Yusra Mardini speaks to The Telegraph on her odyssey
Yusra Mardini returned from Tokyo, her second Olympics after Rio, without a medal. The 23-year-old Syrian swimmer couldn’t even qualify for the 100m butterfly semi-finals. Yet, she stands out.
Overcoming all the challenges that have been a fallout of the massive unrest and civil war in Syria since 2011, Yusra clinched consecutive Olympic berths, being a representative of the Refugee Olympic Team.
“Those days are a part of what I’m now. I’m human and I still go through struggles in life. But the period I struggled the most was while crossing to Germany, as I was almost losing my life then.
“After that, there was Covid-19 which also affected me. But those are the hard, tough moments in life without which we don’t change and don’t become who we are.
“I think every step of my way is a part of who I am and who I’m becoming,” Yusra, having her life story chronicled in her book Butterfly,
told The Telegraph.
The feeble-hearted wouldn’t dare imagine bearing what Yusra and her elder sister Sarah had to during their life-threatening journey (from Turkey to Greece and then Germany) six years ago. They were forced to leave behind an idyllic life back home at Darayya (a suburb of Damascus) because of the bloodshed in Syria, and look for survival and security in Europe.
Yusra, then only 17, and Sarah jumped into the sea despite the threat of the turning tide and swam for three-and-a-half hours, trying to ensure the overloaded dinghy (carrying them to Greek island Lesbos from Izmir in Turkey) stayed on course. Their journey to Germany thereafter was also no less an ordeal.
The story of the Mardini sisters is being made into a film called The Swimmers, set for release next summer, Yusra said. Lebanese actresses Manal and Nathalie Issa, also real-life sisters, will portray Yusra and Sarah.
Those scary days are still fresh in her mind though she’s much better placed
now, residing in Hamburg alongside being the UNHCR (United Nations High Commissioner for Refugees) goodwill ambassador.
“The voice of refugees” now, Yusra is focused on “bringing more awareness about them all over the world and letting everyone know they too can make a change when it comes to life”.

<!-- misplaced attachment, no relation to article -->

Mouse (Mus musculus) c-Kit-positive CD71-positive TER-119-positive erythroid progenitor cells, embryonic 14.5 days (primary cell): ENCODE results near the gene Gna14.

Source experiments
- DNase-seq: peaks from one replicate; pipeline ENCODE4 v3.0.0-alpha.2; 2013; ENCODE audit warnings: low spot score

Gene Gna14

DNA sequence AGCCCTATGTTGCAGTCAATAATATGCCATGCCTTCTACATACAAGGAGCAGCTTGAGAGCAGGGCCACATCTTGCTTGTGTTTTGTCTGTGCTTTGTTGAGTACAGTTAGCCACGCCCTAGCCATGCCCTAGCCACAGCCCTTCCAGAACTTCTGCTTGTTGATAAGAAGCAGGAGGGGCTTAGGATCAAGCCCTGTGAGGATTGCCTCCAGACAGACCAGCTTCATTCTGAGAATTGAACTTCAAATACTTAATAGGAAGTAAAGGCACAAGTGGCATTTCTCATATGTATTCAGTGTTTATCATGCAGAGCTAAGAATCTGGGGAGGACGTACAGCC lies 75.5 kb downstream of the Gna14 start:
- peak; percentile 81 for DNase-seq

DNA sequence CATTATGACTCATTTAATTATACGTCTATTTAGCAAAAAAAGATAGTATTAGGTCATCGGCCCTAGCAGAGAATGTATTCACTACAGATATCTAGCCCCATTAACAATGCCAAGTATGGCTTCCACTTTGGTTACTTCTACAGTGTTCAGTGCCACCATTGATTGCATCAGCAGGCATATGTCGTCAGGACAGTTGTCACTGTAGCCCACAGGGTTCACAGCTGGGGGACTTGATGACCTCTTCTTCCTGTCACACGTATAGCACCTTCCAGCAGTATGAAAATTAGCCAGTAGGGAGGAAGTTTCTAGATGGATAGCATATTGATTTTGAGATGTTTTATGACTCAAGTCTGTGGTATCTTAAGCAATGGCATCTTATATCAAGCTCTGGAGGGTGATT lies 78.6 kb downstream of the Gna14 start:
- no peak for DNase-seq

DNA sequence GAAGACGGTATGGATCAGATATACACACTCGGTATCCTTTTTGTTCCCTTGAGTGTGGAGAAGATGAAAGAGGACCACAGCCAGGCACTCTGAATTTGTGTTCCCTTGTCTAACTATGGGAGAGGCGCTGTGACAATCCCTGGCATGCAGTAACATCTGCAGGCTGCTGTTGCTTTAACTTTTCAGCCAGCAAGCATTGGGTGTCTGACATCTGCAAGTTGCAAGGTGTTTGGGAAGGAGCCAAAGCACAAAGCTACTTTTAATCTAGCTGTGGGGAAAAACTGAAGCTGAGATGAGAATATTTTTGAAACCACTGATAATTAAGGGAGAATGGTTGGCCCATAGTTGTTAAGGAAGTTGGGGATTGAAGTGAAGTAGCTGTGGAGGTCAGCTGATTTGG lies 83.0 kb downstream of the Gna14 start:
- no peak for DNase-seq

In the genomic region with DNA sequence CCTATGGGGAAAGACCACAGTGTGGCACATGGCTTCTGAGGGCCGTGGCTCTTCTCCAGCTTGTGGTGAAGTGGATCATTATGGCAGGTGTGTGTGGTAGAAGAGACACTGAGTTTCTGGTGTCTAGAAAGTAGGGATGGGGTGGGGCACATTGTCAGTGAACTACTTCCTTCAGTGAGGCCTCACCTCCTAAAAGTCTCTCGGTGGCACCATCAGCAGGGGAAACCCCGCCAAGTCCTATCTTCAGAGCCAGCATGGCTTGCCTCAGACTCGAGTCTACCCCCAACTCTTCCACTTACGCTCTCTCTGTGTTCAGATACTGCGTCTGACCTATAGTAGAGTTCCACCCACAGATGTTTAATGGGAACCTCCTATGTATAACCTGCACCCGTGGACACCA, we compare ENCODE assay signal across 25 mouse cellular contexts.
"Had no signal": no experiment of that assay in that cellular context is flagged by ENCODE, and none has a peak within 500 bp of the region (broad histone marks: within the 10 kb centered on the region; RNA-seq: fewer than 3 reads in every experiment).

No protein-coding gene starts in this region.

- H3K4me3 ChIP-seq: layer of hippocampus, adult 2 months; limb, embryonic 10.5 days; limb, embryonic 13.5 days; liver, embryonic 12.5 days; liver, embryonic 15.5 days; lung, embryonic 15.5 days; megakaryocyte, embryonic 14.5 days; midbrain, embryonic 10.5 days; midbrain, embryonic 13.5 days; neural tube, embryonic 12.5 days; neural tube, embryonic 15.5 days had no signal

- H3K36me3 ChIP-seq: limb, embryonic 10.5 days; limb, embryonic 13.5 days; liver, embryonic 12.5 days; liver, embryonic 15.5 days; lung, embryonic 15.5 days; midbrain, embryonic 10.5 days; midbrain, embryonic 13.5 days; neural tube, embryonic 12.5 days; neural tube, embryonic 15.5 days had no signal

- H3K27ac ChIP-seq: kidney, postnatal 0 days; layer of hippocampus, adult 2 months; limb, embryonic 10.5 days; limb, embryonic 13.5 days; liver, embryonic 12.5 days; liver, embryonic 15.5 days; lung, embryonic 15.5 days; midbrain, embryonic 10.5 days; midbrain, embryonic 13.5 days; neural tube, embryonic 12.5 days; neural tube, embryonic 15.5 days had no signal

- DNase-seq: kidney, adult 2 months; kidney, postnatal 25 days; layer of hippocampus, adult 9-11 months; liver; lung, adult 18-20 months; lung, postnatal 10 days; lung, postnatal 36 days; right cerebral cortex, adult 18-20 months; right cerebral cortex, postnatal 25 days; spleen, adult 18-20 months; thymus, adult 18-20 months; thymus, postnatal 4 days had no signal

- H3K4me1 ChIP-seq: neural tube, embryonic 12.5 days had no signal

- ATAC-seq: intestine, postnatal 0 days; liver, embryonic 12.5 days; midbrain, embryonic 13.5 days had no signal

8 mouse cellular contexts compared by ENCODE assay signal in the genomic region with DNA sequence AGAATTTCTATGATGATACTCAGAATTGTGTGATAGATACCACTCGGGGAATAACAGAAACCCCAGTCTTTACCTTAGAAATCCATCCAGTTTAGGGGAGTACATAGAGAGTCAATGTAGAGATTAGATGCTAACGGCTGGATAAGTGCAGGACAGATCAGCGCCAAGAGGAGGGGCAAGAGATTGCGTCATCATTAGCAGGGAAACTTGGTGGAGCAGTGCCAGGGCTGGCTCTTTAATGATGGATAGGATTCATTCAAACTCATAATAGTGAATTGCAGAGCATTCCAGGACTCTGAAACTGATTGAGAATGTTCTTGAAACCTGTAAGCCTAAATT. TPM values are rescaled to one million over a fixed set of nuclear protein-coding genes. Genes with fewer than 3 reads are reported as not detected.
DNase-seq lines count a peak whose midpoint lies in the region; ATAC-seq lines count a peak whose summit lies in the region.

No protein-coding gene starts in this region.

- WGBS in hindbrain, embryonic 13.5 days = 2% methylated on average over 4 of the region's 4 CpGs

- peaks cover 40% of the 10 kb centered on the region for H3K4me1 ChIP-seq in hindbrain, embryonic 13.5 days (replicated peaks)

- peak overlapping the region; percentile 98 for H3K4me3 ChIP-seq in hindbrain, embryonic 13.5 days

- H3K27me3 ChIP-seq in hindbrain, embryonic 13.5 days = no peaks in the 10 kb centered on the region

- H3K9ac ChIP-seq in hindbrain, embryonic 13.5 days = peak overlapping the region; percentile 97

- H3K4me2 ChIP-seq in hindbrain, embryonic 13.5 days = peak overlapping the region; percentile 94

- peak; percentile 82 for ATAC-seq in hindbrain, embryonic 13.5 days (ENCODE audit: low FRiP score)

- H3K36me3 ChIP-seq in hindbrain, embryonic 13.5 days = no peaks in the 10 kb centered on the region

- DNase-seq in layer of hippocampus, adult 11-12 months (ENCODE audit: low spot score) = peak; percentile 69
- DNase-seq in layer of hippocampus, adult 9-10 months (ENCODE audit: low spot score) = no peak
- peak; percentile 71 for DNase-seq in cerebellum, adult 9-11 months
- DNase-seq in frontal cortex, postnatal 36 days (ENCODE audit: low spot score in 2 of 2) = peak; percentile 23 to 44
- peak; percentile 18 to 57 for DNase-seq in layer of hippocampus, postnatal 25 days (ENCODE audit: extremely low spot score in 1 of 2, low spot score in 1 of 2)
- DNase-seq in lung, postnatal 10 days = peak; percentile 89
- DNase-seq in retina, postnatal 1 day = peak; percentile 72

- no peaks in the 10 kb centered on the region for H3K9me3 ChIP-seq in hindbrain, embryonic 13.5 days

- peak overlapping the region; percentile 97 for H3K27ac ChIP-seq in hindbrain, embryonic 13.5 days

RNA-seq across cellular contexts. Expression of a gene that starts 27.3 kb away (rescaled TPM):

Yusra’s heart beats and bleeds for war-ravaged Syria, though she is no less proud to have represented the team of refugee athletes twice so far in the Olympics. “Representing the Refugee Olympic Team means representing every nation, every continent in the world and it’s a huge honour for me to have done that twice,” she said.
“Obviously, I would be super proud to represent Syria, but I have no idea when I’m going to swim next for my country,” Yusra, one of the flag-bearers of the refugees’ team during the opening ceremony in Tokyo, emphasised.
At present, owing to the pandemic, she is unable to visit the refugee camps which is a part of her UNHCR role. “Currently, I’m not doing a lot, but if I can speak about the topic of refugees and so on, I do that.”
Yusra hasn’t been to India yet but keeps track of the country, being a keen follower of MC Mary Kom and of course, Bollywood. “I’ve been invited (to India) to speak at TED talks, so hopefully, I’ll be able to make it,” she said, adding: “Mary Kom is one of my inspirations and I love her.
“Though I couldn’t meet her in Tokyo, she’s really inspiring. Whenever I see the movie (Priyanka Chopra-starrer Mary Kom), I cry out of joy...
“I love Bollywood, especially Priyanka Chopra and Deepika Padukone. We used to watch lots of Bollywood movies on Friday evenings when I was younger. I do love Indian culture,” the braveheart said.